The overlooked mid-80s American College Rock movement finally gets its salute with Strum & Thrum: The American Jangle Underground 1983-1987
In the early ’80s, jangle pop and its variants took off in a few discrete scenes around the world, but as New Zealand found its Dunedin Sound and the UK had its C86 moment, nothing coalesced in the US in the same way.
The States, though, certainly produced a wave of bands that could jingle with the best of them, though without a central narrative or noteworthy scene, many of these recordings have largely disappeared. As Captured Tracks launches its “Excavations” series – a string of compilations focusing on music that influenced the label’s acts – founder Mike Sniper seeks to highlight this music with Strum & Thrum: The American Jangle Underground 1983-1987.
Artist: Various Artists
Album: Strum & Thrum: The American Jangle Underground 1983-1987
Label: Captured Tracks
★★★★ (4/5 stars)
American underground music took an aggressive turn in the 1980s with hardcore, no wave and noise-rock, but this compilation tracks down the more melodic, structured music that can, as Sniper says in his introductory essay, “bridge the gap between post-punk and indie rock as it was in America.” In these 28 tracks, we certainly get a presentation of that forgotten thread (aided by the wonderful and lengthy liner notes), but if Strum & Thrum were simply an academic document, it would have less value than it does. It makes its case, but its introduction to these overlooked bands should open doors to new and enjoyable listening forays.
Surprises abound here, and while if you look closely you’ll see Archer Prewitt and Barbara Manning, almost none of these bands will be familiar to casual listeners, even if many of them should be. The surprises extend to sound, though. Jangle pop is usually connected with a certain melancholy or wistfulness, a standard song structure, and a steady beat (usually in 4/4). By covering the American experience and not just a tight circle, the set also reveals the variety of influences within the genre. A band like the Windbreakers has an expected affinity to the Paisley Underground, but they’re a short jump away from the Replacements. With “All My Friends,” the Primitons hint at early U2 and a possible turn toward post-punk before getting into Southern power pop. The movement might be stereotyped by the Byrds and a Rickenbacker, but a set like this one breaks down that ideal.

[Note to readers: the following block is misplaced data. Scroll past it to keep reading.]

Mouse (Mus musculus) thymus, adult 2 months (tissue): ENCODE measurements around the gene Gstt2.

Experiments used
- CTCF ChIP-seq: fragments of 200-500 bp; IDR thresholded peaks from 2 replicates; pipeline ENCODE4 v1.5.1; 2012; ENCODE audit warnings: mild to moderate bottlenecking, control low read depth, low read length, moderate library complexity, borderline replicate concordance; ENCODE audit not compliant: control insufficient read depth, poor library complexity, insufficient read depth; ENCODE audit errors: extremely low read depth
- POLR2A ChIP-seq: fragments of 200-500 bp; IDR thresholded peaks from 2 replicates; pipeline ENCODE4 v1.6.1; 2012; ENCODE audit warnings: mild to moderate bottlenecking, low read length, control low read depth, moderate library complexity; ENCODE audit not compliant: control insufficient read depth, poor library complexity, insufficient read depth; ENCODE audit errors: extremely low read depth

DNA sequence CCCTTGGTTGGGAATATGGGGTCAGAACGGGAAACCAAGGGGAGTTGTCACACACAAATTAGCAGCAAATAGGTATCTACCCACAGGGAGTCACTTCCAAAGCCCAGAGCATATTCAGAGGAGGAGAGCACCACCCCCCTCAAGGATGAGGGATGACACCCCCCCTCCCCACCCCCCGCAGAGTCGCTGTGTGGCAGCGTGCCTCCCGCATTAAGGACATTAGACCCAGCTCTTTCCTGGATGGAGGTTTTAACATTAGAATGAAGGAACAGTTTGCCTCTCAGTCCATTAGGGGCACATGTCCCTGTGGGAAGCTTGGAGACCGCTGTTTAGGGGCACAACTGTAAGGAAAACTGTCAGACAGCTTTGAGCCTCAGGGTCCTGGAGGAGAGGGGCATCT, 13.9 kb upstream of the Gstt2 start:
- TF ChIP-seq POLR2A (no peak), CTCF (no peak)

Finding highlights on the set can be a challenge, but two of them arrive immediately. The Reverbs open with “Trusted Woods” and a quintessential college rock feel. Start quickly shifts to a more indie-driven approach with the spare and (relatively speaking) off-kilter “Where I Want to Be.” “Misery, Me & You” by the White Sisters puts a memorable and melodic spin on a lo-fi presentation; the pitchiness becomes part of the joy. 28th Day, though, grinds the prettiness into a grungier sound, a reminder that many of these bands weren’t as separated from that developing scene as their guitar tones might suggest, much like Sniper’s understanding of this music as holding a liminal space in the United States.
By the end of the set, as we go past the countryish “The Meeting” by Pop Art, the compilation makes a strong case that American had a strong jangle underground (clearly beyond the success of R.E.M. or a group like the dBs). It’s also a reminder that, whether due to geographic distance or varied influences, the era never developed a precise sound or singular scene.
Strum & Thrum turns that scatteredness into something coherent, not only creating an archive of like-minded music, but also serving as a historical document to reject the idea of an era of “Dark Years” in rock in the ’80s. It’s an enlightenment well worth exhuming.